When the Government is Experimenting: Field Study on Households’ Behavior
35 Pages Posted: 8 Mar 2016
Date Written: February 2016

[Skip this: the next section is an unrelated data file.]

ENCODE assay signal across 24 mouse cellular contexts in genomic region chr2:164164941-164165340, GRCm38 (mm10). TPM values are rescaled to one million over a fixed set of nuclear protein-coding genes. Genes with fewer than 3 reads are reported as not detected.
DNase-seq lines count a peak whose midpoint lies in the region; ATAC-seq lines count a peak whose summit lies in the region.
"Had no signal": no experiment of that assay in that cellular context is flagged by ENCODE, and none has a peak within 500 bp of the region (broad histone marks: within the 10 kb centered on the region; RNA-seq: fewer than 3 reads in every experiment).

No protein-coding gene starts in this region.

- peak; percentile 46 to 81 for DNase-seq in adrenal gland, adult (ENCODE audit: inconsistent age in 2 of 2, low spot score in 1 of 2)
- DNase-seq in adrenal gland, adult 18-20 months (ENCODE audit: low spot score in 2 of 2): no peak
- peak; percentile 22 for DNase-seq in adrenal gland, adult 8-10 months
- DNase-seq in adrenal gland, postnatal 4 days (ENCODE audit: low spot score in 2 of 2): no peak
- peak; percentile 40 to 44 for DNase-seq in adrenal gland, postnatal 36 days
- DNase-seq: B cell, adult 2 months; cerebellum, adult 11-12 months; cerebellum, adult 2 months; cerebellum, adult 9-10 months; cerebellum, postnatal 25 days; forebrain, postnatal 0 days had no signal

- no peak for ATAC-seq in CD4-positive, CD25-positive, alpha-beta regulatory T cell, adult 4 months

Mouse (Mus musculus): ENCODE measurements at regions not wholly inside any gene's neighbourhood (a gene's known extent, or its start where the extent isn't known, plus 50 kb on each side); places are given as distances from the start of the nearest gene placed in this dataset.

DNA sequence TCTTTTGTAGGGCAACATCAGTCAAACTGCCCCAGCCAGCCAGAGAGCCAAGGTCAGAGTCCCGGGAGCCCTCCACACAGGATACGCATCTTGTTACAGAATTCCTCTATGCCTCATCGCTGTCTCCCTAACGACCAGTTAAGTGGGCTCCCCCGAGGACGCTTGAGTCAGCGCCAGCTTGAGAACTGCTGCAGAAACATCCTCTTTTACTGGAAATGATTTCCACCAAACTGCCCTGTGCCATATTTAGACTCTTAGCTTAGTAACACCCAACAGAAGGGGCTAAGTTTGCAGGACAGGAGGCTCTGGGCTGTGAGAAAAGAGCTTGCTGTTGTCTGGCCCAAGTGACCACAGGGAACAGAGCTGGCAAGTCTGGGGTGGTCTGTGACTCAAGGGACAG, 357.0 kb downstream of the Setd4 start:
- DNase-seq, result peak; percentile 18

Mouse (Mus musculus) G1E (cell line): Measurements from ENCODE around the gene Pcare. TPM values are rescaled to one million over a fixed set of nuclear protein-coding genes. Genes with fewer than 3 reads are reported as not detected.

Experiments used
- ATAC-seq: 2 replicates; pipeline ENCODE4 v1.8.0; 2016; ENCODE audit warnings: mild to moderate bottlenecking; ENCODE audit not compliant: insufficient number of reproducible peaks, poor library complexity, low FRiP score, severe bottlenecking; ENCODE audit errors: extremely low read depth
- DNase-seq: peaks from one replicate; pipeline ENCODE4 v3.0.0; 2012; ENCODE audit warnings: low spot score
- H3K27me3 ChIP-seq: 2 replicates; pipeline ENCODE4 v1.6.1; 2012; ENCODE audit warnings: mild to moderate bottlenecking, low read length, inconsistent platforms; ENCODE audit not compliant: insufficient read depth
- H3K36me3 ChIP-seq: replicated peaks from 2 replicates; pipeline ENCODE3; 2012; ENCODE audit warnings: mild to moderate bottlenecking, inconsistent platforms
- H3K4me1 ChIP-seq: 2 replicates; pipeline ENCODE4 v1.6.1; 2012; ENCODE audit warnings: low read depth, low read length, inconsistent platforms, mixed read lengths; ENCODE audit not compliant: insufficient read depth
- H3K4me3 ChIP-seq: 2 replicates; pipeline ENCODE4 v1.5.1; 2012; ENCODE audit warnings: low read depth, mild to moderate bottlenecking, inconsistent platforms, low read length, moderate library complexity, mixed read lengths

When households make financial decisions, one may expect them to be both informative and rational — just as any other financial agent. In this paper, we question whether this hypothesis is error-free and correct by using a unique large-scale event study. Our results do not support the axioms of financial theory. However, our results are harmonious with the experimental literature, which, to be sure, suggests that agents use information inefficiently; they ignore it or misuse to the effect of bringing about suboptimal or even bad financial results. We use a unique event — an entirely new valuation mechanism that was "enforced" on the pension system and on the households — in order to study the behavior of individual investors. We find that under actual conditions — more similar to "real life" than any deliberated and designed experiment can give rise to — and while information and time are abundant, investors do not behave as if they are informed and rational. They behave in this uninformed and irrational way regardless of the availability of information and the clear-cut possibility of utility-maximizing decision-making. Only when agents are provided with direct information and when the detailed consequence is analyzed for them, do households make a rational decision. We suggest that the gap between experimental conditions and actual situations may be the reason for the indecisive results appearing in the current experimental literature.
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